Peter Pan & Wendy is a bold, imaginative retelling of the magical tale about a boy who never grows up, and his fantastical adventures with Wendy, her brothers and the Lost Boys in Neverland despite the attempts of the vengeful Captain Hook and his pirates to thwart their plans and hasten their demise. Fairies, pirates and mermaids sing and dance to music provided by a live band - “Tiger Lily and the Brave Ones”. Grassroots magic and puppeteers play out onstage as a love letter to the original story and to the creative theatrical process.

Performance Dates:
Friday Nov 16 at 7:30 pm
Saturday Nov 17 - Sunday Nov 18 at 2:00 pm
Thursday Nov 29 - Friday Nov 30 at 7:30 pm
Saturday Dec 1 - Sunday Dec 2 at 2:00 pm

More details and ticket information can be found on the SDSU Theatre Website

Homelessness in Children's Literature: Call for Articles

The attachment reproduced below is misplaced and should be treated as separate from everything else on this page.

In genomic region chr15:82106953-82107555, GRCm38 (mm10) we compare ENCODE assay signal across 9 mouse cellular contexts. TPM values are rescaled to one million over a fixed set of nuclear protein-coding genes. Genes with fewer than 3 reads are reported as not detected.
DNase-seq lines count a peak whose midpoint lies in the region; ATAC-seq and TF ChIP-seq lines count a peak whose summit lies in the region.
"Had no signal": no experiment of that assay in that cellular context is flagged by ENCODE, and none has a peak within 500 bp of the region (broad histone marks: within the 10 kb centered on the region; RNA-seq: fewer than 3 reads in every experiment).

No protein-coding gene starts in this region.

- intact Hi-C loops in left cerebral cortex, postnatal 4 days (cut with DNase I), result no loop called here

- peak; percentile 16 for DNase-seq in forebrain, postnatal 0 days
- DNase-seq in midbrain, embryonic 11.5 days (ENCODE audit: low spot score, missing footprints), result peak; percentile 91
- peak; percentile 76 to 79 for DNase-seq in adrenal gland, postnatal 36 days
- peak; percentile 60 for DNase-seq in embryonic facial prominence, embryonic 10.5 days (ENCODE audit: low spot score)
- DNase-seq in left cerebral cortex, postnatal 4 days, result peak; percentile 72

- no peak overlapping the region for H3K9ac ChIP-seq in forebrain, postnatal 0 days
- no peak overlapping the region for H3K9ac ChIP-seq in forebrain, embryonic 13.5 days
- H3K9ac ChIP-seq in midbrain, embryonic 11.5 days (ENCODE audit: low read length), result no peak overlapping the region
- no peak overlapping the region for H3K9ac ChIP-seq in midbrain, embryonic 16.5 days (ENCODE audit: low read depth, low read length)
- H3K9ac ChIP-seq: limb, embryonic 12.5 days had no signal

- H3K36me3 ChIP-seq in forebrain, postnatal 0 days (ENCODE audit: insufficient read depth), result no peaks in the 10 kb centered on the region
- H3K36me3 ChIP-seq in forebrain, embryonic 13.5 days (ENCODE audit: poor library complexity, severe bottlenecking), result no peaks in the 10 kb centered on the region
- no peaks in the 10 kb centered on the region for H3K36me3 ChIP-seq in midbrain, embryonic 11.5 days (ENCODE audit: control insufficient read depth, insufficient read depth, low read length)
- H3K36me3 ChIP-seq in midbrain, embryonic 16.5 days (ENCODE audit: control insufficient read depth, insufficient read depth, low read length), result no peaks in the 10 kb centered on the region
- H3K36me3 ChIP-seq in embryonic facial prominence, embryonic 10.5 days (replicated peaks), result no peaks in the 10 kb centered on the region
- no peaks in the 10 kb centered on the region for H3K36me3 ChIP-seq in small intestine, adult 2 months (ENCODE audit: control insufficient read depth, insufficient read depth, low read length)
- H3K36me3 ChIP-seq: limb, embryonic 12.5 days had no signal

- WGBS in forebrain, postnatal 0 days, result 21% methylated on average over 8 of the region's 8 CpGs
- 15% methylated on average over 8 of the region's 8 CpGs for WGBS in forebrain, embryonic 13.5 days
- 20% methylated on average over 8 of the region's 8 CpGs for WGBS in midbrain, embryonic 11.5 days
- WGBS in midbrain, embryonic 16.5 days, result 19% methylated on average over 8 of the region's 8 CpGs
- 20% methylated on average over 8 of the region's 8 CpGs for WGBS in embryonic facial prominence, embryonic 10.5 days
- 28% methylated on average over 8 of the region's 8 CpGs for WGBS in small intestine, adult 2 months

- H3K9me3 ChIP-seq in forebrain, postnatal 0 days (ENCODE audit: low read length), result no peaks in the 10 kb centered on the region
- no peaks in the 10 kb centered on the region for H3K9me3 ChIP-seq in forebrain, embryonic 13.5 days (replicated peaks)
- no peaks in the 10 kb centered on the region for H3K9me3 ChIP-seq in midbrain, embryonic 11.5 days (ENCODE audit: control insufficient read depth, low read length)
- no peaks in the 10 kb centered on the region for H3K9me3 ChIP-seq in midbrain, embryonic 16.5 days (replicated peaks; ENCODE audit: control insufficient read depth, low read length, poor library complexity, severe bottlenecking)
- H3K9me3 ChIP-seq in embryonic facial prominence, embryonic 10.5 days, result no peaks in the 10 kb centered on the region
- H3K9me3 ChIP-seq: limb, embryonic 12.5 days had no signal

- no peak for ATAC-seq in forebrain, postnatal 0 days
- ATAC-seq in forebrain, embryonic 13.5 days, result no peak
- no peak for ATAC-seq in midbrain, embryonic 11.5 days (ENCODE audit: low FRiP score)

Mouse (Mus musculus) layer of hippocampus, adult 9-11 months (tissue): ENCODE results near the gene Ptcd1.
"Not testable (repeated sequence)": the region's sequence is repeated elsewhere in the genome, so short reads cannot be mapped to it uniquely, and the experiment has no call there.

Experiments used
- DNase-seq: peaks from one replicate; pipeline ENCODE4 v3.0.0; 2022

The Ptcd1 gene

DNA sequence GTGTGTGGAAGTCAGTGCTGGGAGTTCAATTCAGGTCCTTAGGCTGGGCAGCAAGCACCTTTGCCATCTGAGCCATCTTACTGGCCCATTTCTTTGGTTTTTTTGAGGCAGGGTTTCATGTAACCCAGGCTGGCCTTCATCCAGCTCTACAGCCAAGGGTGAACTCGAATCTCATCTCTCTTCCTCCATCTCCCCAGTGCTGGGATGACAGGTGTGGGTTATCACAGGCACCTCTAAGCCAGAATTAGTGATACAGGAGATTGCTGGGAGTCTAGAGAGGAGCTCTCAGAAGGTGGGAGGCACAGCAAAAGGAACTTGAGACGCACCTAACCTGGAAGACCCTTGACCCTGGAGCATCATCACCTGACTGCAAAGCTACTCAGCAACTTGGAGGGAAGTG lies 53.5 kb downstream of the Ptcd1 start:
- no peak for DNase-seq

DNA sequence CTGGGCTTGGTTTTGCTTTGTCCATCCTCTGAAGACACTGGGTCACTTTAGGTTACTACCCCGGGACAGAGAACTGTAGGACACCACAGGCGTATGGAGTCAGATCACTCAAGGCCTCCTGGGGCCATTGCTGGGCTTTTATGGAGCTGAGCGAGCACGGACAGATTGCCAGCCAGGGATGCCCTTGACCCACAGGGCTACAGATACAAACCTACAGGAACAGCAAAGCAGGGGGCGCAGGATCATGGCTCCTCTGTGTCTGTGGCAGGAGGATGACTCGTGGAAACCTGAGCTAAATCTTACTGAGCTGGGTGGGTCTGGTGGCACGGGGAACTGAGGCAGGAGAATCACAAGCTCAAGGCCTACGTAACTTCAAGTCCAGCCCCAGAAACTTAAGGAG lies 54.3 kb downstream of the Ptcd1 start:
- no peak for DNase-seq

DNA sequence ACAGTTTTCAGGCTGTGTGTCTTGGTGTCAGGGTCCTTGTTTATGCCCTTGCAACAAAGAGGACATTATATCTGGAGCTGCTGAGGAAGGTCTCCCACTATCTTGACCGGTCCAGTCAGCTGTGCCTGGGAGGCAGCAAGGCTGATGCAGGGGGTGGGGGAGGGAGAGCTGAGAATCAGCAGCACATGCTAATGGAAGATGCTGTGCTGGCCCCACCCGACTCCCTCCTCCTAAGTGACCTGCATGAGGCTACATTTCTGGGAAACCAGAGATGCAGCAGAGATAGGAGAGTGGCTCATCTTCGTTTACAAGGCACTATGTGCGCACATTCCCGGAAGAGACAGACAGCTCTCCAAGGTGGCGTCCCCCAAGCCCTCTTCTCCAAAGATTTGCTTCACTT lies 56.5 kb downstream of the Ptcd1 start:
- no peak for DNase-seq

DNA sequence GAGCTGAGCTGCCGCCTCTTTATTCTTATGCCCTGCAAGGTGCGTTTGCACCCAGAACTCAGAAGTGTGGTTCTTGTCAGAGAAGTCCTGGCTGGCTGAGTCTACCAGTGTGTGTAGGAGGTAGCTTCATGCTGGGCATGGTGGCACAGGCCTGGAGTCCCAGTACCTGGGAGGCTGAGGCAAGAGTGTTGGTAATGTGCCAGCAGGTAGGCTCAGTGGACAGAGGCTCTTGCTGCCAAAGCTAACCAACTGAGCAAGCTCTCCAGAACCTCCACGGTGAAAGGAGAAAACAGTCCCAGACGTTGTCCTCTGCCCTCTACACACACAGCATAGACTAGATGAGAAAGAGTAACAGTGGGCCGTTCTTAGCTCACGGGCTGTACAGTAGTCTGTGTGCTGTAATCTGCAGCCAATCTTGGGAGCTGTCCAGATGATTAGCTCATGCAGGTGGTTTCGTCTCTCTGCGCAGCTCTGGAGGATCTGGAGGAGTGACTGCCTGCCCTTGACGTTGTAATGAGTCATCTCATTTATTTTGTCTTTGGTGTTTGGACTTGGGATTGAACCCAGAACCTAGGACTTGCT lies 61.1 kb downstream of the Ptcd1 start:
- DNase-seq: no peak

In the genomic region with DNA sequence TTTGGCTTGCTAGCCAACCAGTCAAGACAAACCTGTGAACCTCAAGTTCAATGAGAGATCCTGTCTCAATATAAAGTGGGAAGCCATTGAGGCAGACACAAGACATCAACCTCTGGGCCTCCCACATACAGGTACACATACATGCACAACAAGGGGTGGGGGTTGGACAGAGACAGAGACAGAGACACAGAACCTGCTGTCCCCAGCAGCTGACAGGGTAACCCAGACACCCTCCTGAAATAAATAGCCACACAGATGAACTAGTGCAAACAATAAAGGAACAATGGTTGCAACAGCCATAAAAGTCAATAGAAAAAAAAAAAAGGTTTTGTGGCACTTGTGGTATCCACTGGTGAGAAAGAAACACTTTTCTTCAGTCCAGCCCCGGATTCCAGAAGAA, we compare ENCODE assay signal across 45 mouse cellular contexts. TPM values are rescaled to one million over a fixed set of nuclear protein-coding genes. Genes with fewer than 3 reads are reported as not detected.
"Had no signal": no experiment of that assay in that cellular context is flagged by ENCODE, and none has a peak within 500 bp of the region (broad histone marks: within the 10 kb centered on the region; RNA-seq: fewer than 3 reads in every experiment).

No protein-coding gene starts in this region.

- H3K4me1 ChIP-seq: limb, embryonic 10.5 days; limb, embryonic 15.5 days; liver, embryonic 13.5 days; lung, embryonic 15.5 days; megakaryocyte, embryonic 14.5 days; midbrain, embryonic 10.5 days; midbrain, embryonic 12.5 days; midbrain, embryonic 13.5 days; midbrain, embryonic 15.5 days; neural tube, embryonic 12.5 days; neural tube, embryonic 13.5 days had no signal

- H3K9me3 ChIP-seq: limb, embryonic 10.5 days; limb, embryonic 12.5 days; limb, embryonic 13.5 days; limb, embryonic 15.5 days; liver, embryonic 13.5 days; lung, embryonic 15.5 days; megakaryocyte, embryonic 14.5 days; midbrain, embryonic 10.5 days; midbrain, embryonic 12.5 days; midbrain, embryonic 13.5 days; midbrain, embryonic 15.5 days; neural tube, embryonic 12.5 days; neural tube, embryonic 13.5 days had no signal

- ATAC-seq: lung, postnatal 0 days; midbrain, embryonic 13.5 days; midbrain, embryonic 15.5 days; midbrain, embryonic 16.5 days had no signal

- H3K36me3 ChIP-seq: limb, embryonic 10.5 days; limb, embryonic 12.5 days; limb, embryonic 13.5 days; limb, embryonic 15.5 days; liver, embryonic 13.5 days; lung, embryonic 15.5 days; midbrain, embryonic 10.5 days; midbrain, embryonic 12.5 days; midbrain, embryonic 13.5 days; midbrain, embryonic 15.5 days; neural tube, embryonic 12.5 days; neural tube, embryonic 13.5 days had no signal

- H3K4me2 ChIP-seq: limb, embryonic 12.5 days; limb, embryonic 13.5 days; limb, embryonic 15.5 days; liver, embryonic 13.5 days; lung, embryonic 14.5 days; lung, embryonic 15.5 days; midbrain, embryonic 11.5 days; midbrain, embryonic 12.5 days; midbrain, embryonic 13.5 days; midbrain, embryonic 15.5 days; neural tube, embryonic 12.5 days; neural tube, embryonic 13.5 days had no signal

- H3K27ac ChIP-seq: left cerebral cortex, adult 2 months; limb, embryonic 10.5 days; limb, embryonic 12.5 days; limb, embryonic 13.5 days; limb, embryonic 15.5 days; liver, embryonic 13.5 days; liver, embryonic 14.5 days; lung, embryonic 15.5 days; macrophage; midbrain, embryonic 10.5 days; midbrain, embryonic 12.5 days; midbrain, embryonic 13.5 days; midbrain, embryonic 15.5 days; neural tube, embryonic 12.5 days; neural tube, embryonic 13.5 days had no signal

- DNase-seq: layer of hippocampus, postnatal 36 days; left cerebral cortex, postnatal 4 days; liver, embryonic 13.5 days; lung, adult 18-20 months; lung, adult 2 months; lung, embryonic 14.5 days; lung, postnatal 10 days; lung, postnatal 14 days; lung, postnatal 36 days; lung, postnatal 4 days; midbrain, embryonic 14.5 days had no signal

Call for Articles

Barnboken journal is accepting submissions on the theme of homelessness.

To be homeless is to be vulnerable. Homelessness implies exclusion, poverty and exile; it conjures up images of rootlessness and marginalization. Yet homelessness does not always lead to exclusion and social deprivation. Seekers and free thinkers who feel “homeless” in contemporary culture can still be part of society. Child homelessness is in this context much more threatening and dangerous. The stakes are higher. But even for the child homelessness can sometimes lead to freedom and growth beyond an oppressive home, community and school. Still, homeless children - whether they are victimized or liberated by it - challenge our conceptions of the good society and the nature of the child. Maybe precisely because of this, homeless children and youth are common in children’s literature. Charles Dickens' Oliver Twist, Laura Fitinghoff’s The Children from Frostmo Mountain, Astrid Lindgren’s Rasmus the Vagabond, and Henning Mankell's Comedia Infantil are just some examples from different periods.

We welcome articles on the topic of homelessness. The purpose of Barnboken’s theme is to identify the various depictions of homelessness in children's literature from different angles and perspectives.

Extended deadline: 1 December 2012. Articles submitted for consideration may not have been previously published or presented in any other context.